SAN FRANCISCO (KPIX) — The U.S. Supreme Court has announced it will hear arguments over a law that serve as a step towards overturning the landmark Roe v. Wade decision establishing a women’s right to abortion.
The arguments in early December will center around a Mississippi law that bans abortions after 15 weeks.READ MORE: Flash Flood Watches Issued As Storm Aims at Fire-Scarred Northern California
Some say it’s an early signal the Supreme Court could eventually overturn Roe v. Wade, triggering reactions from both sides.
“Our constitutional protections as we’ve enjoyed them are at a real threat, like never before,” said Jodi Hicks of Planned Parenthood Affiliates of California.
The 1973 Roe v Wade ruling declared a woman can terminate a pregnancy in the first six months, when the fetus is incapable of surviving outside the womb.
Mississippi’s law banning abortions after 15 weeks would test whether states that ban “pre-viability abortions” are unconstitutional.
“15 weeks is significant because they’re saying we want to protect life before viability, and historically the Supreme Court has not allowed states to do that,” said Lila Rose of Live Action, a pro-life non-profit.READ MORE: Amid the Capitol Riot, Facebook Faced Its Own Insurrection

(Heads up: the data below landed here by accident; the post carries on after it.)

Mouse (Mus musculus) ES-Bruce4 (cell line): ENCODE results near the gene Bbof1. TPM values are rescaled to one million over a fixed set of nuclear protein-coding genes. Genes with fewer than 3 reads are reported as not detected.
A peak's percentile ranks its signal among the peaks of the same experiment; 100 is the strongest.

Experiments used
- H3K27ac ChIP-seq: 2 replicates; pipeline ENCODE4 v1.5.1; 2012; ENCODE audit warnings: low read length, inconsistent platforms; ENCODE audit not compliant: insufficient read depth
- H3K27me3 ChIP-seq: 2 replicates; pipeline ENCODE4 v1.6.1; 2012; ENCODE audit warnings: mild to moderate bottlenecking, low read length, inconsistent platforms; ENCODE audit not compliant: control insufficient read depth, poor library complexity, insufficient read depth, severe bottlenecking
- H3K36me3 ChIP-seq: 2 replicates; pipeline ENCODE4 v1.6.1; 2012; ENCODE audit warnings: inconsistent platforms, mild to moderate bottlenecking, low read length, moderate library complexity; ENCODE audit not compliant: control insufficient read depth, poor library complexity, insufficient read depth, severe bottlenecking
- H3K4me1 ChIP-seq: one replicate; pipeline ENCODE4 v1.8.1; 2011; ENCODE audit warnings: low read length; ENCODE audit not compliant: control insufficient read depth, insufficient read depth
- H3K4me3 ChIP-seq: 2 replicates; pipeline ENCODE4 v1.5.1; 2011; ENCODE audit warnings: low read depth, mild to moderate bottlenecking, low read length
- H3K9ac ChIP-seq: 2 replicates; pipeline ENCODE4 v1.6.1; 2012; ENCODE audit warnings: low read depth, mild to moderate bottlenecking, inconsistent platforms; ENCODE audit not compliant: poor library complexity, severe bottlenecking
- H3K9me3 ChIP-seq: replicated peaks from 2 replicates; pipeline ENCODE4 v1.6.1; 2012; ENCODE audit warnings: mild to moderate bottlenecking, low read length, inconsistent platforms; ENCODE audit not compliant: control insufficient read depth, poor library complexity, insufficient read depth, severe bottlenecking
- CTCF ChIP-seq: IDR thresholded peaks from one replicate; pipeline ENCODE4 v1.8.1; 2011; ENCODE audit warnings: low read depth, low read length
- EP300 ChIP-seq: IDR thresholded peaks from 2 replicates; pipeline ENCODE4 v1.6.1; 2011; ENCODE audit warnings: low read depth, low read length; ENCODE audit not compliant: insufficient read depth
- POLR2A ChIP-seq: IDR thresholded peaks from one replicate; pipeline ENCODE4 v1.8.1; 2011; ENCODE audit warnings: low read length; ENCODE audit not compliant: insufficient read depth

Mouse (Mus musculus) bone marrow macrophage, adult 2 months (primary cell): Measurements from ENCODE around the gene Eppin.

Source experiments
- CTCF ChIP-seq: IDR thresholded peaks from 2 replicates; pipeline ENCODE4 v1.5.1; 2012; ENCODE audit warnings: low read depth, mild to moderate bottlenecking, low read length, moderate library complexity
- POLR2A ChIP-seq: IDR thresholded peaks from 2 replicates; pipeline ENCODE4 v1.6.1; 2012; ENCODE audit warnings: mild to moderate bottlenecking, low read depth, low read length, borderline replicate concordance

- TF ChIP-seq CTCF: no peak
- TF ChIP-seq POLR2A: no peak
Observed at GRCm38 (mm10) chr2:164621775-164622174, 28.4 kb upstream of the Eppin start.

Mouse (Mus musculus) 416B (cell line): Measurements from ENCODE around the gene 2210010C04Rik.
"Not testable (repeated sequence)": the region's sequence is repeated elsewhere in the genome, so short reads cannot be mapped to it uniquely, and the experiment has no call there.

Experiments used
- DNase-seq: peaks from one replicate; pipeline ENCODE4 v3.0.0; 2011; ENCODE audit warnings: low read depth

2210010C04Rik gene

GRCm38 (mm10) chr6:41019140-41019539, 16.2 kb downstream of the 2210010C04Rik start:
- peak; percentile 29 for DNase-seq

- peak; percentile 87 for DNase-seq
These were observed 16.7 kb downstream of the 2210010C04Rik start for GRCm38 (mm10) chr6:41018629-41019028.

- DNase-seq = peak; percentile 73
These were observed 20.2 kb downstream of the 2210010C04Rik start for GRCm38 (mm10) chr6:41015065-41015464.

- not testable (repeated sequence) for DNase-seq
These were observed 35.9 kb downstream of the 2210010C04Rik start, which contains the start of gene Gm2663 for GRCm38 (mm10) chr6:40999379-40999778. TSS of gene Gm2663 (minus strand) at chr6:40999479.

If the Mississippi law is upheld, abortion providers argue the ruling could pave the way for other states to enact more restrictive abortion laws or even ban the procedure entirely.
“Other states have now seen a pathway to what Texas did and we’re bracing for what that impact is,” said Hicks.
Previous court rulings have established states cannot ban abortions before viability, which is between 22 and 24 weeks of pregnancy.
“Concerns for abortion rights activists is that if 15 weeks is okay, then what about 8 weeks, or 6 weeks. it’s the nose inside the camel problem,” said Collett, a professor of law at the Pro-Life Center at the University of St. Thomas in Minnesota.
“The premise of the argument before the Supreme Court for the state of Mississippi is that abortion is not a constitutional right that can be found either in the text or the history and tradition of this country,” Collett added.
Even if the Supreme Court were to overturn Roe v. Wade, California’s laws are unlikely to change given the level of support for abortion rights, by the majority of state lawmakers.MORE NEWS: US Rowing Accepts Resignation of Longtime Men's Coach Mike Teti
The right to an abortion is already firmly established in the California’s state constitution. Data shows there are more than 100,000 abortions performed annually in the state.